Part: Heartwell. from The Old Bachelor by William Congreve, Act III, scene ii
Part: Fondlewife. from The Old Bachelor by William Congreve, Act IV, scene i
Part: Leanchops. from The Projectors by John Wilson, Act II, scene i
Part: Suckdry. from The Projectors by John Wilson, Act II, scene i
Part: Farewel. from Sir Courtly Nice by John Crowne, Act II, scene i
Part: Sir David. from The Soldier's Fortune by Thomas Otway, Act II
Part: Sir Formal. from The Virtuoso by Thomas Shadwell, Act III, scene iv
Part: Mirabel. from The Way of the World by William Congreve, Act IV, scene i

SERIO-COMIC MONOLOGUES:
Part: Philidor. from All Mistaken, or, The Mad Couple by James Howard, Act II
Part: Jolly. from The Cheats by John Wilson, Act I, scene ii
Part: Mopus. from The Cheats by John Wilson, Act IV, scene ii
Part: Don Julio Pimiento. from The Choleric Fathers (A Comic Opera) by Thomas Holcroft
Part: Philippo. from The City Nightcap by Robert Davenport, Act II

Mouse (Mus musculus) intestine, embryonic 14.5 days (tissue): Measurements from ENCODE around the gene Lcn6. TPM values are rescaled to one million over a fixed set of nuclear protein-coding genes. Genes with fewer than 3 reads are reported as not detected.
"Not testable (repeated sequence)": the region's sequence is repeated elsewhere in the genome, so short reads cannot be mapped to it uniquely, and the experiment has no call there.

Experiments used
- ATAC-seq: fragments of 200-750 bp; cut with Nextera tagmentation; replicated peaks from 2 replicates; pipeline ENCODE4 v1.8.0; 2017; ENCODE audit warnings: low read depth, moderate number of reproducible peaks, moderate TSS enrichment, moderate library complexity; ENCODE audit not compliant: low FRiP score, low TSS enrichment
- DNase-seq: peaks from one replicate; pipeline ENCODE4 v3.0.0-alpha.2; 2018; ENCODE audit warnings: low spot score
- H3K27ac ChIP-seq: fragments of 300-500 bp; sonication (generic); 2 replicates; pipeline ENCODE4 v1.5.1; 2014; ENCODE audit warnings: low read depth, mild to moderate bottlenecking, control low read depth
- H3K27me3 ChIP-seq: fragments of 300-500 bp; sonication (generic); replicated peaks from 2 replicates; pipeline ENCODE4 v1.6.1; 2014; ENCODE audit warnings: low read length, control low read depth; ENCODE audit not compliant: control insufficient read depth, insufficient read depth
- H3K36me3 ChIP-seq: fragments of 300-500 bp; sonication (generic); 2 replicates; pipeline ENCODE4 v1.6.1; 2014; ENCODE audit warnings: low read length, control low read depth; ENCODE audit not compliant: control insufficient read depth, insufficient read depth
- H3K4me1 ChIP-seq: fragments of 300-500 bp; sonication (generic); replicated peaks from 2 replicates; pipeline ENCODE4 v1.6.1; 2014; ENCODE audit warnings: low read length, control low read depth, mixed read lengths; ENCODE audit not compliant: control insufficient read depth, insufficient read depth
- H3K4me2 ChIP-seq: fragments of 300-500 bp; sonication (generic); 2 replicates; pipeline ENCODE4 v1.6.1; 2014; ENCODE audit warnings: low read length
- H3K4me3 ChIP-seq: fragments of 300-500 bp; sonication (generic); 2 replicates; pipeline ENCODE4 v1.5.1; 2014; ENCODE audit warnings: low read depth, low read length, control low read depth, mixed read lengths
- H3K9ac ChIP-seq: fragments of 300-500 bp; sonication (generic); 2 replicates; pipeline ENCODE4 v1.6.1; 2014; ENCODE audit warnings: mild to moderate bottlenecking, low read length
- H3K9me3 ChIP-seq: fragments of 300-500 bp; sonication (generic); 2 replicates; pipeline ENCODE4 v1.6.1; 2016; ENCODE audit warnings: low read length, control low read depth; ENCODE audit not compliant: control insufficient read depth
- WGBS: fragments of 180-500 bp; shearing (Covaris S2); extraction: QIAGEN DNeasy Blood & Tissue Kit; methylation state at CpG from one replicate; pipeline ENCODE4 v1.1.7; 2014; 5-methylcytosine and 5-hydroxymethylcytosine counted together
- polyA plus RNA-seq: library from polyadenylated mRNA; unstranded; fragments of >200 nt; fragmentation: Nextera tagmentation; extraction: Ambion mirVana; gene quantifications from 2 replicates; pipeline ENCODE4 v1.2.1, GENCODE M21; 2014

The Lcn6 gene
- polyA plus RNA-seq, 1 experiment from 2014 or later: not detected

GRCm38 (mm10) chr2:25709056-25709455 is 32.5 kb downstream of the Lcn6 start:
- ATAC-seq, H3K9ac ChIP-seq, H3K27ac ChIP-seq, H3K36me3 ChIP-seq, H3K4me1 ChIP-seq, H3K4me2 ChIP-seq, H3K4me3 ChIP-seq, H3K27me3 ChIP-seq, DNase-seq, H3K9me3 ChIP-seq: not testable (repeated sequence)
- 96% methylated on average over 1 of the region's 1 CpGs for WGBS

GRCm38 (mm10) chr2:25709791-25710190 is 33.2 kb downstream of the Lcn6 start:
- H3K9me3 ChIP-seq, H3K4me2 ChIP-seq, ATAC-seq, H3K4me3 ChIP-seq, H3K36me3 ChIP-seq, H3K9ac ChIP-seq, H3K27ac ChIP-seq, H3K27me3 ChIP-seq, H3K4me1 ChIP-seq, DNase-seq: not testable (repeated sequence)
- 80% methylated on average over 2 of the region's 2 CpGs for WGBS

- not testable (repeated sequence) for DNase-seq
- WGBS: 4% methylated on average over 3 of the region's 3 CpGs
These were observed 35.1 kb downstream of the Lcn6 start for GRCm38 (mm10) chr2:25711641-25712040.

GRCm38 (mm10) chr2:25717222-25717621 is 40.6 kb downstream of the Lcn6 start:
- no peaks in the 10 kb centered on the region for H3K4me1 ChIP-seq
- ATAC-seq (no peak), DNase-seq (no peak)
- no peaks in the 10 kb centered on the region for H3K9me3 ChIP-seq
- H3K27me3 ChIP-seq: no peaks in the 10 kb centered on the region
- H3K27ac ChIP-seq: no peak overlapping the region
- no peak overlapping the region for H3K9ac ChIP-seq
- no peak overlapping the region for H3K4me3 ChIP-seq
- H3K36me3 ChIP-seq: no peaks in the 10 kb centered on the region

Part: Lovewell. from The Clandestine Marriage by David Garrick & George Colman the Elder, Act I, scene i
Part: Pinchwife. from The Country Wife by William Wycherly, Act IV
Part: Maskwell. from The Double Dealer by William Congreve, Act II, scene i
Part: Freevill. from The Dutch Courtesan by John Marston, Act I, scene i
Part: Lord Wronglove. from The Lady's Last Stake by Colley Cibber, Act I, scene i
Part: Falorus. from The Obstinate Lady by Sir Aston Cokain, Act IV, scene ii
Part: Euphues. from The Old Couple by Thomas May, Act I
Part: Lord Townley. from The Provoked Husband by Sir John Vanbrugh and Colley Gibber, Act I, scene i
Part: Sciarrha. from The Traitor by James Shirley, Act II, scene i
Part: Fowler. from The Witty Fair One by James Shirley, Act I, scene iii
Part: Brains. from The Witty Fair One by James Shirley, Act II, scene ii
Part: Loveboy. from The Wild Gallant by John Dryden, Act III, scene ii

Bibliography

Other books on dramatic monologues:

Auditioning:


Acting Pieces:

Innes, Christopher (ed.) 'A Sourcebook on Naturalist Theatre', published in 2000 in Great Britain by Routledge, 261pp, ISBN 0415152291. Condition: Very good clean copy. Price: £16.75, not including p&p, which is Amazon's standard charge (currently £2.75 for UK buyers, more for overseas customers)
2000, Routledge
In stock, click to buy for £16.75, not including p&p